Friday, February 24, 2006

Lazy Afternoon, Old Friends & Wine Tasting

Every so often I try to get out and visit the area wineries. I enjoy visiting with winery staff (new and familar faces), comparing notes with them and of course, partaking in some good wine. Last Saturday was a lazy and relaxing day for us, so it was a perfect time to go wine tasting.

Our first stop was "Basel Cellars Estate Winery. Basel Cellars produces about 4,000 cases per year, with a focus on Bordeaux-style blends, Syrah and Cabernet Sauvignon. If you haven't visited, I recommend it. The view of the Blue Mountains from the hill top estate is gorgeous. We met Sherry, tasting room attendant. Sherry was very friendly and eager to pour for us their showcase of fine wines. It isn't often you run into a $5 tasting fee (of course fee applies to purchase of wine) in the Walla Walla Valley, but I agree with Basel Cellars for having one. Not only is the facility a winery but also an upscale resort with beautiful grounds. The large structure is quite a sight from the nearby highway. Their tasting fee separates those who truly want to taste wine from the curious "drive-by's ." Who hasn't been a "lookie-lou" from time to time, but when you have one tasting room attendant, a large magnificent facility, resort guests who pay for privacy, the last thing you want to worry about is the public wandering around adding to maintenance, cleaning, and insurance risks. Even most museums charge admission fees, but if you are truly interested in the architecture of the estate, private tours are available by appointment.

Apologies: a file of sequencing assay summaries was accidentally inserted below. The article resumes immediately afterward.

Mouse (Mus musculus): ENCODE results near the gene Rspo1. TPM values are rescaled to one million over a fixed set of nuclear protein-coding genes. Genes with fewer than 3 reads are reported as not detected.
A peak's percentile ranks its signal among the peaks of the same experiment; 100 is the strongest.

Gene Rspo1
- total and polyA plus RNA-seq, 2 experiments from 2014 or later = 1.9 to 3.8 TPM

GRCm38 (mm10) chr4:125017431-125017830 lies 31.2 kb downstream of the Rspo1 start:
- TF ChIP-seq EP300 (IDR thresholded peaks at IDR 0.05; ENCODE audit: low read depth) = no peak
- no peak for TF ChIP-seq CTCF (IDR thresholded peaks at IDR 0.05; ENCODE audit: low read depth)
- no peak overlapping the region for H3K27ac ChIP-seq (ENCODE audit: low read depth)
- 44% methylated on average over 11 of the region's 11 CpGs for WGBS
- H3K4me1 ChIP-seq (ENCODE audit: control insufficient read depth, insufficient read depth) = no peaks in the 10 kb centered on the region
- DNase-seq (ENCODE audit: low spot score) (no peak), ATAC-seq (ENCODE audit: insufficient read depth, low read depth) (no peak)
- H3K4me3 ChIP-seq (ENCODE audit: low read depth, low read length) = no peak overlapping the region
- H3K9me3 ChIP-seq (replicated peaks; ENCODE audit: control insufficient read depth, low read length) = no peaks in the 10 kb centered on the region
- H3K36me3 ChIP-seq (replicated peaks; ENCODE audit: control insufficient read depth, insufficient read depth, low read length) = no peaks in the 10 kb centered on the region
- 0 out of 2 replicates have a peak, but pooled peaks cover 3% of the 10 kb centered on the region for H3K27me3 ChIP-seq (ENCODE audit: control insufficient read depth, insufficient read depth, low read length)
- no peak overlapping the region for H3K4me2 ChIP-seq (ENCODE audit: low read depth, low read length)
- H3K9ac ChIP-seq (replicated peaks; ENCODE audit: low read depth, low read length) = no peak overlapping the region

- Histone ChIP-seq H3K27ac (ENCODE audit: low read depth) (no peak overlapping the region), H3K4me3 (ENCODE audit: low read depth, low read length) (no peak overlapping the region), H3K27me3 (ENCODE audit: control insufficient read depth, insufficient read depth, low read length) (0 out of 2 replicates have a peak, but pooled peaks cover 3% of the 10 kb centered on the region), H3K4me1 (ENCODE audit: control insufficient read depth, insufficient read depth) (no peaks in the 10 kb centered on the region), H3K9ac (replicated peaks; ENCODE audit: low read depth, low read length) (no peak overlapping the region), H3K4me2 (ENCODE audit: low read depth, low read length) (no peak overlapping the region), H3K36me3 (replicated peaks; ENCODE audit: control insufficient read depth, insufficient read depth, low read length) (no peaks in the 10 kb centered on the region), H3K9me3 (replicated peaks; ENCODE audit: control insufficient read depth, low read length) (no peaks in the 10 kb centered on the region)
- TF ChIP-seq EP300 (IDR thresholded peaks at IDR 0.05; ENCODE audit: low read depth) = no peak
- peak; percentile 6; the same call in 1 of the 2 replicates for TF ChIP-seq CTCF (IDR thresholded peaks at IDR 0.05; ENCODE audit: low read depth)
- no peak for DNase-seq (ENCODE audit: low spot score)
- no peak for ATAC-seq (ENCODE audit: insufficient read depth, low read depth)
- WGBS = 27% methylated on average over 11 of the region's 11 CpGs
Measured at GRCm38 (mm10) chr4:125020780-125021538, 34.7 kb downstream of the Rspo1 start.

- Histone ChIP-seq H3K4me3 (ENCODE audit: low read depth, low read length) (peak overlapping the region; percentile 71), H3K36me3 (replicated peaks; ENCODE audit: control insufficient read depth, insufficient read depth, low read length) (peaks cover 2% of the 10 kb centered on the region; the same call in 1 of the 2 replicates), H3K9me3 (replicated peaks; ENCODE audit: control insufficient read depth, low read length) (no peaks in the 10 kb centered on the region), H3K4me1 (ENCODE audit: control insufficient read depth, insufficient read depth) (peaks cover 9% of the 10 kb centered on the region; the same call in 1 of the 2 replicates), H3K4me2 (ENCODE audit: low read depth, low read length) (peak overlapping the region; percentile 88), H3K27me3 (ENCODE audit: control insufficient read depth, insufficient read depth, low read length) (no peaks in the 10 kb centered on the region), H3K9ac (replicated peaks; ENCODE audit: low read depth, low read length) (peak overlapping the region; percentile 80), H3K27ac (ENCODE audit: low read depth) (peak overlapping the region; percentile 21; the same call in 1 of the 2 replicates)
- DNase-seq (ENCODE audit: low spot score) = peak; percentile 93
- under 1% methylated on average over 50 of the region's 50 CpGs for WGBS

Due to a cold and sore throat, my tastebuds have been out of business. However, there were some wines that really stood out and impressed the tastebuds that weren't on sick leave. The 2003 Basel Cellars Red Wine really made my tastebuds wake up! Like their wine notes said, "...it is much more than red wine." Winemaker, Trey Busch was inspired by one of the greatest wines - St. Emillion in Bordeaux. This blend of 56% Merlot and 44% Cabernet Franc was spicy on the nose and tasted of dark fruit and chocolate. Really an excellent wine, I thought. A wine that you could definitely put some age on it if you can keep it that long without wanting to drink it.

We were fortunate to be able to taste their 2002 Syrah. Basel Cellars was able to pull some extra cases from one of their distributors for the tasting room. This Syrah was so aromatic even I could smell it with a stuffy nose. Very heavy mocha notes with dark chocolate and blueberries to the tongue. So typical of a good Syrah and this particular Syrah was also all free run juice. Very nice.

As an example of what a close wine community this area is, while we were visiting Basel Cellars, we ran into Shannon Murdock Bergevin. Shannon and my daughter have been best friends since they were in high school. Shannon's sister-inlaw is co-owner of Bergevin Lane Winery and Shannon (now taking time off to be at home with new baby son) has been the Marketing Director at Dunham Cellars for several years and formerly with Reininger Cellars. Shannon reminded Steve and I no matter that she and Tawna live in different towns and do not see each other as much as they use to, they are still "very best friends in the whole wide world" and at the same time I was reminded by the mischief these two use to get into. Finally, they are old enough that they do not have to hide their wine drinking from me. We can drink wine together - heh.